About the author

Yiota Demetriou

Image by Lidia Drzewiecka

I am a British-Cypriot multimedia artist, performance maker, designer, and educator based in Bristol, currently supported by the Arts Council England.

My artistic work and research are interlinked focusing on life stories and new ways of creating meaningful and visceral narrative experiences with and for the public; on stage, for museums, galleries, and archives, for screens, speakers, cross-reality technologies, and for books.

Creating a book was not my initial intention. The narrative was born out of something highly personal: love letters, as mentioned, that were never sent. A conversation with myself attempting to put thoughts into perspective, and negotiate vulnerability with oneself.

Within the intuitive process of the content itself flourishing into a collection, the letters were re-written, re-configured, layered, reconstructed, and interrogated. It eventually became something that was less personal to me, and instead something universal about being human; finding a space where vulnerabilities can live in their raw form, without having to apologise for being there. 

In the book, I use a Greek word to deliver the depth of its meaning, Apogymnomeno/(a).  Vulnerable emotions or experiences that are startling, raw, humiliating, naked, intimate, overly exposed and almost unsettling in their own familiarity. The approach I use is human-centric, participatory, performative, sometimes theatrical, and most of the time technological, but it always foregrounds people’s agency and affectual experience. 

I am interested in hands and touch. The social and sentimental significance of these. I am also interested in the nature of human relationships, and materialising emotions that are difficult to express with mere words, that are sometimes considered taboo; hence the making of this book. 

All components that make this book what it is, indicate the necessity of affection through touch, and thus the importance of the human hand as an organ both of performance, expression, and of perception. To You allowed space for collaboration, space for another voice in the piece, where Tom Abba’s contribution to the visualisation of the text, amongst other things, became highly significant to the work, “much as the work itself is a voice communicating with an (absent) voice”, he says…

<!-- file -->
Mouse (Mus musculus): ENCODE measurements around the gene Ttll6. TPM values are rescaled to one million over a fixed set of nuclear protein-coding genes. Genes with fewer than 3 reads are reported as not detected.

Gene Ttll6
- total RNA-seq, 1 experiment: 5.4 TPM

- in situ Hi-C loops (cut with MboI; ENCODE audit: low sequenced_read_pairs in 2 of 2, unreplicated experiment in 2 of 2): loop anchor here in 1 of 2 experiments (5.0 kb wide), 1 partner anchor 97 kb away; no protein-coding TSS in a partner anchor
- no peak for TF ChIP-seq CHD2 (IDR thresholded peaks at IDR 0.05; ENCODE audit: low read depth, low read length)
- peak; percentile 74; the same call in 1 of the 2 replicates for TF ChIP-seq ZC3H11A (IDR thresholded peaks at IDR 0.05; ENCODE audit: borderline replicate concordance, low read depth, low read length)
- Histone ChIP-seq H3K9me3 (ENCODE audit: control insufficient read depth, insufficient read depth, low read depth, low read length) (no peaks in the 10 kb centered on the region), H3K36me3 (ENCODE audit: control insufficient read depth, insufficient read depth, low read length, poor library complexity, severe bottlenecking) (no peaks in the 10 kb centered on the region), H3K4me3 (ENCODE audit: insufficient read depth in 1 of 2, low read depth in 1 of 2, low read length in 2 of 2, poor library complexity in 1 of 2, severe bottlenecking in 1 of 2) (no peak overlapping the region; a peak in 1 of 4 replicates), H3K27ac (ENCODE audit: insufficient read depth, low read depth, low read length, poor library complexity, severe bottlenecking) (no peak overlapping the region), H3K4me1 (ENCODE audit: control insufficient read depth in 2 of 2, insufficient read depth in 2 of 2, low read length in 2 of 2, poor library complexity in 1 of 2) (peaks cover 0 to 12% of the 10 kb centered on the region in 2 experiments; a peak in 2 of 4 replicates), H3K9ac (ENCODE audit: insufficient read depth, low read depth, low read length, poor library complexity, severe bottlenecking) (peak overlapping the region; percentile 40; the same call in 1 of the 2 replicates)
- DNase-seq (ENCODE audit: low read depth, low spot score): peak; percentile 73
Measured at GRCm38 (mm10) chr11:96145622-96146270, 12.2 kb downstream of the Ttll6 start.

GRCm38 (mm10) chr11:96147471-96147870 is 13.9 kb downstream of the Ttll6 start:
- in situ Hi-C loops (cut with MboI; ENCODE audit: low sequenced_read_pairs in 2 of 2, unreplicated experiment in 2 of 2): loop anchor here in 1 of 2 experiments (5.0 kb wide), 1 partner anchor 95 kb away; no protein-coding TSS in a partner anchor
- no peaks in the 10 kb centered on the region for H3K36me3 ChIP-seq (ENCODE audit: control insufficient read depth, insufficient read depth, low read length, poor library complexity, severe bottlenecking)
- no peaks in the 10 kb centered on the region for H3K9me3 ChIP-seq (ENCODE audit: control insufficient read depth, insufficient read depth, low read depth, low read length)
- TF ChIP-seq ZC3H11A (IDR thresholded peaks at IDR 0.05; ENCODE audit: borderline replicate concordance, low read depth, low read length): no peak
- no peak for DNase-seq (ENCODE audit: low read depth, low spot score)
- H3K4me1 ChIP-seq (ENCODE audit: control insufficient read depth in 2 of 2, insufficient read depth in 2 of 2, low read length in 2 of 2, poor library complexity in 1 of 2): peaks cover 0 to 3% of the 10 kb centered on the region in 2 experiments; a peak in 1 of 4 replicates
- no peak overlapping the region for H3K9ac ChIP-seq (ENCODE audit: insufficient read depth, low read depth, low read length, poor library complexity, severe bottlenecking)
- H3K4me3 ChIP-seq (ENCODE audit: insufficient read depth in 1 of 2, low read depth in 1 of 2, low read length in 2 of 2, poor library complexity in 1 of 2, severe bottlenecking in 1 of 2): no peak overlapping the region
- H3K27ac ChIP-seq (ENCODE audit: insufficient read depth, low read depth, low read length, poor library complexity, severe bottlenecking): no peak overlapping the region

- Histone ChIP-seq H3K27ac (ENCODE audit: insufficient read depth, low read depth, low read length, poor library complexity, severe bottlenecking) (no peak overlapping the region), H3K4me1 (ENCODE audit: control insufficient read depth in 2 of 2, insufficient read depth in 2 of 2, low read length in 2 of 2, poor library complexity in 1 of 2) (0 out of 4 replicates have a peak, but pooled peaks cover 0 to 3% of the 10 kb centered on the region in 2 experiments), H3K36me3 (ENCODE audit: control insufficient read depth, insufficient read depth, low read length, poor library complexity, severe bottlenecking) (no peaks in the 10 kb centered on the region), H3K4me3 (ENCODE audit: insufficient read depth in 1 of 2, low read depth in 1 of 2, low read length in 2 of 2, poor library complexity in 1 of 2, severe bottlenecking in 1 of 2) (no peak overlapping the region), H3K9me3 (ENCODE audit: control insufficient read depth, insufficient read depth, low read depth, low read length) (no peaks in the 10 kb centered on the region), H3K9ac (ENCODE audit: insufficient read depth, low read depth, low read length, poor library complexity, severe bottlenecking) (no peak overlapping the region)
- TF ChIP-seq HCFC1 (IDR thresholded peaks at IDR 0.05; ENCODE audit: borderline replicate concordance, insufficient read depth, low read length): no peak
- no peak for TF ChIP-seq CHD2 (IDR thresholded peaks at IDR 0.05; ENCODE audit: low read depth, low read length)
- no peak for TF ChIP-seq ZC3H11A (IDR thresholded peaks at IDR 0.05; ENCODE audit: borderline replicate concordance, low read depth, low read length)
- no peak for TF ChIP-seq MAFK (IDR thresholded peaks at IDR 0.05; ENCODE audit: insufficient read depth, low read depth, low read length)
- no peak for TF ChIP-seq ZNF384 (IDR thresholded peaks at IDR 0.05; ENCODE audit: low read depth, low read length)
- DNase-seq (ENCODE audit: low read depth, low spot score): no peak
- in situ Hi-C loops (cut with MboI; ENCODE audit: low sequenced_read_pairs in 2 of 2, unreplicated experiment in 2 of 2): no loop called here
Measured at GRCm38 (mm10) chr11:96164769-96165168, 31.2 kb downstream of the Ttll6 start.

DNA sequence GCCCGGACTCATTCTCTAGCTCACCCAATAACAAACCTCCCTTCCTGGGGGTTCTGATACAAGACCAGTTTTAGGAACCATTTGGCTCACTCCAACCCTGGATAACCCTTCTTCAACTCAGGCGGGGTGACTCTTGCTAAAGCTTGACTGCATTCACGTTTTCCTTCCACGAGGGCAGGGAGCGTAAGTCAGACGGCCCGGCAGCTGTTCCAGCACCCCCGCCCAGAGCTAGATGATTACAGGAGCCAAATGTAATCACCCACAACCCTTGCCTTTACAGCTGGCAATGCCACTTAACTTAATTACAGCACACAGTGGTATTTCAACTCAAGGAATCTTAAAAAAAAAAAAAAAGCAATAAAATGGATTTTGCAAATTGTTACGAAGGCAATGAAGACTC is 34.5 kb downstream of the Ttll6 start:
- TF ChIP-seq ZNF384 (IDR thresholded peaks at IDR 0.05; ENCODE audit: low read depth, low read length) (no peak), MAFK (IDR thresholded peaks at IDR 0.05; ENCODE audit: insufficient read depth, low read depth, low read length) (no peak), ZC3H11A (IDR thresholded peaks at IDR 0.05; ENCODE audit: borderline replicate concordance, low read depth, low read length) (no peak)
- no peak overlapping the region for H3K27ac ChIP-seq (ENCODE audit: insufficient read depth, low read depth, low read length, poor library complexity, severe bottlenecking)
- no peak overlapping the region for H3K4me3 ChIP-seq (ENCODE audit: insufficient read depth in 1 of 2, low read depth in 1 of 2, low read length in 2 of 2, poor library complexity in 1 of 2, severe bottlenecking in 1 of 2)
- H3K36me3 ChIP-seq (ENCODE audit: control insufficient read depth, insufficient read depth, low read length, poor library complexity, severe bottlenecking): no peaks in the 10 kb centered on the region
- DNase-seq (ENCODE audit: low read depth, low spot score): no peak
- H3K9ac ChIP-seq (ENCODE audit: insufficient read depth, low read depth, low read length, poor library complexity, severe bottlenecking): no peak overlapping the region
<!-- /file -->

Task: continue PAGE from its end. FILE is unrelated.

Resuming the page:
We envisioned the book’s material form to reflect its content; a love union between form and text that work together, responding to each other through exterior interaction. The book had to be alive, to resonate with the erratic eruption of feelings, the non-linearity of life, the difficulty of relationships, the chaos and irrationality of emotions, the vulnerability and rawness of things.

If by chance you find yourself resonating with some of the heartfelt thoughts I have shared within this book, I hope you will find comfort within its pages, and that it offers you some relief, as it did me whilst writing it.

Acknowledgments and Dedications

To you who inspired it, but will not read it.

To my dear Zoe (†) , and, eternal Yiayia Anastasia (†), who saw me embark on this journey but did not have the chance to finish it with me. You are both deeply missed.

Appreciation and deepest gratitude are extended to my family and friends for their continuous support. Especially to my sister Anastasia, my comrade João Florêncio, Alastair Horne, Mike Yerolemou, Jo Newbury, George Margelis, Irene Fernandez-Mendez Diego, Paul Geary, Antonis Vafeas, Andreas Andriotis, Samantha Payne, Laura Kriefman, and the Pervasive Media Studio community.

A special thanks to my co-conspirator Tom Abba, and to my mentor (novelist and author of digital fiction) Kate Pullinger, and the Centre for Cultural and Creative Industries (@CCCIBathSpa) at Bath Spa University for supporting the making of this book.